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J Hum Kinet. 2015 Oct 14;47:155-67. doi: 10.1515/hukin-2015-0071. eCollection 2015 Sep 29.

Effects of Traditional Versus Horizontal Inertial Flywheel Power Training on Common Sport-Related Tasks.

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Fitness Section. Sevilla Football Club. Seville, Spain. ; Department of Physical Education and Sport. University of Seville. Seville, Spain.
Department of Physical Education and Sport. University of Seville. Seville, Spain.
Fitness Section. Sevilla Football Club. Seville, Spain.
School of Exercise and Health Sciences. Edith Cowan University. Joondalup, Australia.


This study aimed to analyze the effects of power training using traditional vertical resistance exercises versus direction specific horizontal inertial flywheel training on performance in common sport-related tasks. Twenty-three healthy and physically active males (age: 22.29 ± 2.45 years) volunteered to participate in this study. Participants were allocated into either the traditional training (TT) group where the half squat exercise on a smith machine was applied or the horizontal flywheel training (HFT) group performing the front step exercise with an inertial flywheel. Training volume and intensity were matched between groups by repetitions (5-8 sets with 8 repetitions) and relative intensity (the load that maximized power (Pmax)) over the period of six weeks. Speed (10 m and 20 m), countermovement jump height (CMJH), 20 m change of direction ability (COD) and strength during a maximal voluntary isometric contraction (MVIC) were assessed before and after the training program. The differences between groups and by time were assessed using a two-way analysis of variance with repeated measures, followed by paired t-tests. A significant group by time interaction (p=0.004) was found in the TT group demonstrating a significantly higher CMJH. Within-group analysis revealed statistically significant improvements in a 10 m sprint (TT: -0.17 0.27 s vs. HFT: -0.11 0.10 s), CMJH (TT: 4.92 2.58 cm vs. HFT: 1.55 2.44 cm) and MVIC (TT: 62.87 79.71 N vs. HFT: 106.56 121.63 N) in both groups (p < 0.05). However, significant differences only occurred in the 20 m sprint time in the TT group (-0.04 0.12 s; p = 0.04). In conclusion, the results suggest that TT at the maximal peak power load is more effective than HFT for counter movement jump height while both TT and HFT elicited significant improvements in 10 m sprint performance while only TT significantly improved 20 m sprint performance.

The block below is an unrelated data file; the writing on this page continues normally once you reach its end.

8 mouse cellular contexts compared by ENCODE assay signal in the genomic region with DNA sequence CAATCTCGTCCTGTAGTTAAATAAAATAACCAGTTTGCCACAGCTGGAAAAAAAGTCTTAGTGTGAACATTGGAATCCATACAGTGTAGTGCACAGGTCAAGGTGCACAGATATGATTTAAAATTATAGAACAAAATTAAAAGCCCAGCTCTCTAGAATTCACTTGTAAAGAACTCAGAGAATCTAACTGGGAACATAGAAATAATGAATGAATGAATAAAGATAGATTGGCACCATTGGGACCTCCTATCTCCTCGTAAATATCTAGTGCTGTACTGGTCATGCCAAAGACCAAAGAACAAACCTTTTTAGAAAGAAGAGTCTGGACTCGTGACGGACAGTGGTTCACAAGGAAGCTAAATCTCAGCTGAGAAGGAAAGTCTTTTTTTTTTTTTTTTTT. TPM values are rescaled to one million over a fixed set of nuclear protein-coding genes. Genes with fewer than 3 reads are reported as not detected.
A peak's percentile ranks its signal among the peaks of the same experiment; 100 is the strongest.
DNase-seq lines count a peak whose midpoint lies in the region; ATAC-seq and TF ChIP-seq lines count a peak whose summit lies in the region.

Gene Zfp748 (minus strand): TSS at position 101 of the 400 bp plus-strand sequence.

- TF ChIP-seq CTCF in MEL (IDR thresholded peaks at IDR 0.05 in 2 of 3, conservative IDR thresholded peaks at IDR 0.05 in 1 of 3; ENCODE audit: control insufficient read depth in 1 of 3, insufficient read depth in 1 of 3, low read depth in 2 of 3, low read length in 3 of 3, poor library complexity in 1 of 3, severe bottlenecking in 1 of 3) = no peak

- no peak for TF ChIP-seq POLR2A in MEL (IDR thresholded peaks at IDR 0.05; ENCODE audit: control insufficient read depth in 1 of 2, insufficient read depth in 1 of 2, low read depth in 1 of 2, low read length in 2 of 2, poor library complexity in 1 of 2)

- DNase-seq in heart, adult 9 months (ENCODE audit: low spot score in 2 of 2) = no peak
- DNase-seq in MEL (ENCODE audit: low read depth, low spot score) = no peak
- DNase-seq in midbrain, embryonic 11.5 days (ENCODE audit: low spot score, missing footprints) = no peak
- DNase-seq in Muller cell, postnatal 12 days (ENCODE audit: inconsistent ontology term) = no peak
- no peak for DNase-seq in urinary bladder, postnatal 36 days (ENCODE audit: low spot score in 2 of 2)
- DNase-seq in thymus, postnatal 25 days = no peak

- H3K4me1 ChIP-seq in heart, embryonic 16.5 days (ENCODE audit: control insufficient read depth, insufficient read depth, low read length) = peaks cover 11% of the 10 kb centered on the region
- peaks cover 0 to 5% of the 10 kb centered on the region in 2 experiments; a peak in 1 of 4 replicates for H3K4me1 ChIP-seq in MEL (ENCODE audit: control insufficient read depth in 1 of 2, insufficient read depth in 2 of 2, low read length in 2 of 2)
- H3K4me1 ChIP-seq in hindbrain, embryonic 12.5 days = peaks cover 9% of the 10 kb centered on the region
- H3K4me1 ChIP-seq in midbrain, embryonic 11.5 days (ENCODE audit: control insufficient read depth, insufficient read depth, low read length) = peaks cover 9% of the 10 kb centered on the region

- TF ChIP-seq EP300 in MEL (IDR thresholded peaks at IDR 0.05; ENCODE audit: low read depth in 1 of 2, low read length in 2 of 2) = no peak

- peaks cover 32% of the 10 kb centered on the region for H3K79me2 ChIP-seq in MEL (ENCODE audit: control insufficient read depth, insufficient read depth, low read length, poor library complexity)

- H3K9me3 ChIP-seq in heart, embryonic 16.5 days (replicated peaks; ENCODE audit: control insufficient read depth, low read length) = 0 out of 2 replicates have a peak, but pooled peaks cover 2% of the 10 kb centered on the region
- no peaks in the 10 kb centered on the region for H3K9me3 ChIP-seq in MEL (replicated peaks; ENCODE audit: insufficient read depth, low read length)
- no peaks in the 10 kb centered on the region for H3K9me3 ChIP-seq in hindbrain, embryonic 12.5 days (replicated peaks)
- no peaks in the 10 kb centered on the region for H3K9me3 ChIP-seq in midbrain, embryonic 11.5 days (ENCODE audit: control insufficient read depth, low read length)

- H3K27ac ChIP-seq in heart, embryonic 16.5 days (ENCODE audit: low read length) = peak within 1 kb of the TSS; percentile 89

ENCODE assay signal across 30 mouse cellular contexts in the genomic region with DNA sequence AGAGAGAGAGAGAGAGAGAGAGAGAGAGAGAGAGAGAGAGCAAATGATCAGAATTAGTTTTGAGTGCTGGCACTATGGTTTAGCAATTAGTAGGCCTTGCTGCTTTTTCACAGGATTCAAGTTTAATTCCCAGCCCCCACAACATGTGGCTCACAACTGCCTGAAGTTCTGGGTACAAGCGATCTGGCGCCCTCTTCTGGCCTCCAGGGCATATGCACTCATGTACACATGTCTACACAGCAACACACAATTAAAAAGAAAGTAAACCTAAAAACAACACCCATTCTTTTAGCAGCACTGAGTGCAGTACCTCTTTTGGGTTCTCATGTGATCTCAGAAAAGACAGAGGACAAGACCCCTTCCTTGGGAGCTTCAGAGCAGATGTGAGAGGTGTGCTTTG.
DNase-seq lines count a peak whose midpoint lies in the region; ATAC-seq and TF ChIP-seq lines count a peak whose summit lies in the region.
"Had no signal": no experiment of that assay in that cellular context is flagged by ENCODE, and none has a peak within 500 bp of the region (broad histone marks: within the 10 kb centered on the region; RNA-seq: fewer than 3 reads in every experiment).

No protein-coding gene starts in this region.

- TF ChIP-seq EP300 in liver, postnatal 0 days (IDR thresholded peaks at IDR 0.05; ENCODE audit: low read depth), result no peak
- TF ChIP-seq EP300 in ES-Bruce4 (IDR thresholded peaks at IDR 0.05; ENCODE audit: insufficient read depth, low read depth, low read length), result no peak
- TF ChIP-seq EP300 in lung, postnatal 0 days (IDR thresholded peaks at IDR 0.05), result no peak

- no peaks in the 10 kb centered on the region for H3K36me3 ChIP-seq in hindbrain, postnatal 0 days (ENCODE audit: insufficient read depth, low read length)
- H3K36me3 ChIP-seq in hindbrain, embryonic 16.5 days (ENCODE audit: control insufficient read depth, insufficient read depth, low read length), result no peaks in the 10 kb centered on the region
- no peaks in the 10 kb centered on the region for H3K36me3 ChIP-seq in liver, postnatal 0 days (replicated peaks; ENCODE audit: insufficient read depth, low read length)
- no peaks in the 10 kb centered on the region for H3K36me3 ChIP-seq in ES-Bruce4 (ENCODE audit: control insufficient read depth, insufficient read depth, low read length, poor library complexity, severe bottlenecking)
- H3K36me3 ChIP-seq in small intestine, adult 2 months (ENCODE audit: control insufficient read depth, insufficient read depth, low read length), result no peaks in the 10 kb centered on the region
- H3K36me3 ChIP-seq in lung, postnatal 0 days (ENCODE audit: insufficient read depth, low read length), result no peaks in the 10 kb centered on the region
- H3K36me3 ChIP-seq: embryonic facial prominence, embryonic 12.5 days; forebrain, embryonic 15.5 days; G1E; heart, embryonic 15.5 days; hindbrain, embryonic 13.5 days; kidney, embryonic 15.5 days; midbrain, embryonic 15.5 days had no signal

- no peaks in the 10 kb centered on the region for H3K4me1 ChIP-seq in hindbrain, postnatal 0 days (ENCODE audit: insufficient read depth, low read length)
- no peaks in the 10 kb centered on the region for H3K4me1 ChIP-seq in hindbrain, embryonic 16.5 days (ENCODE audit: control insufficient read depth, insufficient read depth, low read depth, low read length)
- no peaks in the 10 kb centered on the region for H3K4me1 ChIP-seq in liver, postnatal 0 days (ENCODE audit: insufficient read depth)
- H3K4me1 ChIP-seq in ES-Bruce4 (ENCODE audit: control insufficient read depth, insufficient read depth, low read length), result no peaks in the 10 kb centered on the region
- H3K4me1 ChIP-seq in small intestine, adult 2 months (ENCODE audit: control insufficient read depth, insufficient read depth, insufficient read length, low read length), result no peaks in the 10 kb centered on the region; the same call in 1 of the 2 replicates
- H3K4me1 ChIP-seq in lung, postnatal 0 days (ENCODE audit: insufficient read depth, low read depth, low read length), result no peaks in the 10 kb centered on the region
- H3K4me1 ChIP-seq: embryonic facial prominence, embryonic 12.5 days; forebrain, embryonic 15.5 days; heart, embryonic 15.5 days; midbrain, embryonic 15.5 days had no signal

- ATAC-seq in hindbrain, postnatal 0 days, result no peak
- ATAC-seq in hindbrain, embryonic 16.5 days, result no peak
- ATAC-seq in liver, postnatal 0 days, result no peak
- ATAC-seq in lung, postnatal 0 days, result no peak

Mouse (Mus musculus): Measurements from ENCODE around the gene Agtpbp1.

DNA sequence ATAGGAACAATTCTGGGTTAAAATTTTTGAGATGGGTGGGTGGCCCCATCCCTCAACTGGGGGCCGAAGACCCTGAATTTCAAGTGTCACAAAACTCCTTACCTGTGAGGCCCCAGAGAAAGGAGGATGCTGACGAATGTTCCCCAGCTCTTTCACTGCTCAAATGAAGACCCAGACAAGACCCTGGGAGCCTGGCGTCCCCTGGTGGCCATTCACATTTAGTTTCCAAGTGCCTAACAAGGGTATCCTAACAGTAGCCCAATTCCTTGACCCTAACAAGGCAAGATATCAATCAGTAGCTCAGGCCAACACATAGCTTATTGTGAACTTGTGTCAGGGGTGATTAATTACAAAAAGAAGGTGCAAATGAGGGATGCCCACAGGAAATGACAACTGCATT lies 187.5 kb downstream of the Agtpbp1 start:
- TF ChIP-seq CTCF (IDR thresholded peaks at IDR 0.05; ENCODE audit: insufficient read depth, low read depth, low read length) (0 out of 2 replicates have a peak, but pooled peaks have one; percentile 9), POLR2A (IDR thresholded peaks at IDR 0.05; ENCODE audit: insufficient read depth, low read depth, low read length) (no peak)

front step exercise; half squat exercise; maximal power output; performance

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